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Re: List changes (actually saving email)



At 09:17 PM 5/8/97 -0500, you wrote:
>Sam Lanham wrote:
>>
>> At 09:40 AM 5/8/97 -0500, you wrote:
>> >I'm surprised at the number of people who print out email. Why do you
>> >do this?

To begin with, Harmon, I was just answering your expressed puzzlement about
why I (and I speak for myself only) print out some of my e-mail (a very
small amount actually, particularly in view of Peter's exceptional
archiving). I was not and am not trying to convince you that you should
print out *your* e-mail.

But,having said that, I will add a few comments.

>> 1. I just naturally like the print medium better than the electronic
>
>     So do I, for reading fiction, poetry, etc.

        This is just a matter of personal aesthetic preference. I read some
poetry, a good bit of legal and other technical material, and a lot of
history and philosophy. Print and paper is an easier medium for me to read
and I like to make notes in margins and text and this, for me, is easier
with the paper. But, as I said, it is mainly a matter of personal
preference.
>>
>> 2. I never had my notebook crash---

>   Well, I've had the roof leak and destroy a whole pile of notebooks,
>back in the days before I had a computer, and did all my writing with
>pen and paper.

 Sorry about your roof leak, but we're talking about two different things
here. I'm refering to inherent and internal-to-the-system problems.  You're
refering to external calamity. The rain storm and the roof leak, lightning
strikes and tornadoes all can ruin books and computers, print and digital
materials. Potential danger to information in both media can be reduced by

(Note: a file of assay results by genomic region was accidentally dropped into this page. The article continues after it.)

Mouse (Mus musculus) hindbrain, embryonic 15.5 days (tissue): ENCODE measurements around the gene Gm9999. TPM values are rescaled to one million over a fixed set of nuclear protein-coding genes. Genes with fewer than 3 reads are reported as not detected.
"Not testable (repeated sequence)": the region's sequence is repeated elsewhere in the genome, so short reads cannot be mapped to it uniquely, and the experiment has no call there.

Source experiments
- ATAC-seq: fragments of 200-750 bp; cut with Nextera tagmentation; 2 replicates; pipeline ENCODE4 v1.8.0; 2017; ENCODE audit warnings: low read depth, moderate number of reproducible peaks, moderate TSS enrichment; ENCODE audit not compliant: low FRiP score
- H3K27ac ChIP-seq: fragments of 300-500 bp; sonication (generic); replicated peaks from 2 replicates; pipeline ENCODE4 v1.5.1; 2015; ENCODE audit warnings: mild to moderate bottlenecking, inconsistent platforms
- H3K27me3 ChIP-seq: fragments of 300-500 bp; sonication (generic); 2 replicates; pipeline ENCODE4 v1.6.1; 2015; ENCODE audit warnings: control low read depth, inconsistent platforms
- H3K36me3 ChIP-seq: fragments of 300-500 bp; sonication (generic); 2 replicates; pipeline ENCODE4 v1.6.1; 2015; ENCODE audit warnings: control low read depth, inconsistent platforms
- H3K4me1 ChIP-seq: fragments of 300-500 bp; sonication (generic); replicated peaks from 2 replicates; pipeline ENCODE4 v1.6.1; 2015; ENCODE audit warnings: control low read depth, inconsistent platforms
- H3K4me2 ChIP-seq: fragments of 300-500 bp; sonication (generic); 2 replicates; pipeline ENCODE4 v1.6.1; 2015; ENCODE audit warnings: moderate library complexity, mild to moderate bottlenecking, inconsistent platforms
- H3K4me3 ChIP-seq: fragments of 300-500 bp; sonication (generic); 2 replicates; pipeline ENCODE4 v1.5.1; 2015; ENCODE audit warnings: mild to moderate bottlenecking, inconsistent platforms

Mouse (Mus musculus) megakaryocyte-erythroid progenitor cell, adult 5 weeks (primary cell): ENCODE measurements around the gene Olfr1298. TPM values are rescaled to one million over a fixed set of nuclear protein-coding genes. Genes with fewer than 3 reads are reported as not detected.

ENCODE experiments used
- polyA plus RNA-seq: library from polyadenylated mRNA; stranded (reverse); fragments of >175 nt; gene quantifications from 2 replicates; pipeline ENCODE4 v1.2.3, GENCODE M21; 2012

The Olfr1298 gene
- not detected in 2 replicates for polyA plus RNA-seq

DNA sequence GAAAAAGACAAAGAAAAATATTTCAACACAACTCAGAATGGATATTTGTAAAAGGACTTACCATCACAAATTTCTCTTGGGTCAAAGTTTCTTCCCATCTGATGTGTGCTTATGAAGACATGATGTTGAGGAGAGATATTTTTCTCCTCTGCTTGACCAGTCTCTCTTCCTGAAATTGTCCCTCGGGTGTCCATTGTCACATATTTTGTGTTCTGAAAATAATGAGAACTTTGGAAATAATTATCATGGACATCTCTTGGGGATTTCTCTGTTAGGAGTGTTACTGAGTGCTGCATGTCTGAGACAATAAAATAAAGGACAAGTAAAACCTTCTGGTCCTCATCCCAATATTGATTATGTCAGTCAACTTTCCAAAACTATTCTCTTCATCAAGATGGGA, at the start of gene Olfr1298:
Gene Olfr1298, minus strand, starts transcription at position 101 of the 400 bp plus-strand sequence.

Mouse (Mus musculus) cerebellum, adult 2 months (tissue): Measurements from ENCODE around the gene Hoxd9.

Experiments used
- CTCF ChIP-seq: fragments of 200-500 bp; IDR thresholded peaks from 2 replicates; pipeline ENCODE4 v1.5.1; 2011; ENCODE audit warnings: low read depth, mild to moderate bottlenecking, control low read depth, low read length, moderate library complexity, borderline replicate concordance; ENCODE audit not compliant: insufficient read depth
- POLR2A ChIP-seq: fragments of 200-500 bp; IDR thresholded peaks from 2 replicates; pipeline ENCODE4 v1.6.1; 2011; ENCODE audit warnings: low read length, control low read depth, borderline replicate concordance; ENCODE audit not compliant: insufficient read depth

remote copies of either one. (This is also the fallacy in the analogy with
the  Alexandrian library, cited by another poster. That library consisted
of unique manuscripts, not widely disseminated printed books. There was
little "back-up.") I've had a hard drive and floppies go bad from internal
problems but my printouts don't have that potential.
>
>> 3. My printout on good paper will physically outlast the current electronic
>> media.
>> 4. My printout on good paper will be easily accessible to my great
>> grandchildren without concern for obsolescence of the media or the
hardware.
>
>    These are the standard fallacies I keep hearing around libraries
>(I'm a librarian) when the subject of preservation comes up.

I'm not sure why you label these problems fallacies. I'm neither a chemist,
physicist, nor computer scientist but the papers I read (such as the one
cited by Phil Karn) all convince me (and the librarians where I work) that
the limitations are significant.  In the best of all electronic worlds with
all the proper equipment, adequate funding,  and a staff with time to do
so, copying will take place. But a lot of material isn't in those
state-of-the-art facilities, including my e-mail. Meanwhile, my printouts
and most of the books I collect will go through time without the necessity
for copying, at least for a long, long time.

And then there's the problem of my great-great grandchildren. My "stuff"
will probably end up in an attic somewhere and someday one of my
descendants will be poking around and find a diskette and a notebook of my
printouts. Maybe at the Library of Congress or some other major institution
(yours, I guess) they will have the technology to read the antique disk.
But won't it be simpler for my kin just to open the notebook? Unless we
posit illiteracy brought on by a return to exclusively audial communication
the matter of immediate access clearly favors the print-outs.

This has gotten too long, so I will only refer to the matter of
portability, a problem for digitality which I'm sure will be reduced in
time but which at the moment also favors the print-out.

I'm not trying to convince you or anyone that you should, let alone must,
print out your e-mail. Just giving you the reasons why I do.

Regards,






>
>--
>Harmon Seaver hseaver@zebra.net hseaver@jaguar1.usouthal.edu
>=======================================================================
>"Facts an' facts, an' t'ings an' t'ings: dem's all a lotta fockin'
>bullshit. Hear me! Dere is no truth but de one truth, an' that is
>de truth of Jah Rastafari."   -- Sir Robert Marley, 1978
>=======================================================================
>Copyright, Harmon F. Seaver, 1997. License to distribute this post is
>available to Microsoft for US$1,000 per instance, or local equivalent.
>=======================================================================
>
>
Sam Lanham (slanham@hctc.net)


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